A man cools off in a fountain on a hot day in New York in July 2021. JEENAH MOON (REUTERS)
The east coast of the United States registers a heat wave this weekend, with temperatures typical of mid-summer.
A participant in the half marathon in Brooklyn (New York) has died this Saturday, according to several local media, due to the effect of heat and high humidity.
The wave, which will last only the weekend, has put the authorities of the most affected states on alert, some of which, such as New Jersey and Virginia, expect the thermometer to exceed records set in 1934 and 1962, respectively.
To the scorching heat and humidity, air pollution is added as a third worrying factor.
The authorities advise residents of cities such as New York, Long Island, Baltimore and Harrisburg, Pennsylvania, to be alert to worsening air quality if they suffer from respiratory disease.
Of particular concern is the level of ozone on the surface.
A 30-year-old man has died this Saturday morning after completing the Brooklyn half marathon.
The victim collapsed at the finish line in Coney Island, and despite being quickly evacuated to hospital, he was unable to survive the collapse.
The health authorities are evaluating whether the strong prevailing heat had anything to do with his death, since those responsible for the test had warned the participants of the adverse weather conditions.
Five other participants were also evacuated to the hospital, three of them in serious condition, the New York Fire Department has reported, although the alleged incidence of heat has not been determined either.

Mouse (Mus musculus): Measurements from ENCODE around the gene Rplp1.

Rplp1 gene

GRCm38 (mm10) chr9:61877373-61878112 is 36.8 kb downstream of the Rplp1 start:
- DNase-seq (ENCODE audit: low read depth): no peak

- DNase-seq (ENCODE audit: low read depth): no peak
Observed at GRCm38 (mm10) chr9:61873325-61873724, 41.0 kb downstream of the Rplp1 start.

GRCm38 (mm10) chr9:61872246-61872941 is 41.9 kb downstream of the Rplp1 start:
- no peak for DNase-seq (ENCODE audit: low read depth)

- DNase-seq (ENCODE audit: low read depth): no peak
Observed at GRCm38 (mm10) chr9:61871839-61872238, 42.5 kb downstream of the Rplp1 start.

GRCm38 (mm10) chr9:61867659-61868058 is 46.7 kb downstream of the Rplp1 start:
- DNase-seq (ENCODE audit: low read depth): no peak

The 20-kilometer race started at seven in the morning, when the city registered a temperature of just over 15 degrees Celsius, but when the death of the man and the hospitalization of the five participants were reported, the thermometer exceeded The 25. The AccuWeather weather forecasting site predicted a maximum temperature of 33 degrees in the city in the central hours of the day.
While the half marathon registered its first fatality since 2014 -in similar circumstances: a contemporary participant and the victim of a collapse at the finish line-, in Tennessee a one-year-old baby was found unconscious inside a car parked in front of a kindergarten.
Emergency crews were unable to revive him.
With more than a week to go until Memorial Day, which marks the unofficial start of summer on the last Monday in May, the heat wave this weekend is affecting about a third of the nation's population in the northeastern states and the mid-Atlantic.
The authorities have warned of the impact of temperatures typical of the summer solstice and have taken measures, for example by postponing graduation ceremonies that were to be held in large esplanades;
activating emergency plans, as in Boston and Washington, or opening water parks and cold centers in cities earlier than planned.
In Colorado, on the other hand, a late spring snowfall has covered much of the state in a blanket of white after temperatures plummeted the day before.
The cold and snow have prevented the celebration of sporting events, while in Michigan a tornado caused two deaths and several injuries.
Authorities are still searching for survivors in the rubble at the caravan site that was the epicenter.
By the end of this weekend, about half of the 330 million Americans will have experienced temperatures above 90 degrees Fahrenheit due to a gust of hot air that started in the Southwest, swept across the eastern third of the country, and is expected to spread through the Sunday to New England and even to Canada.
The premature heat wave is responsible for the largest wildfire on record in New Mexico, active months before peak fire season begins.
Other fires have forced the evacuation of the population of Colorado, Arizona and Utah.
San Antonio, Texas, reached 38 degrees four times so far in May, more than in all of 2021.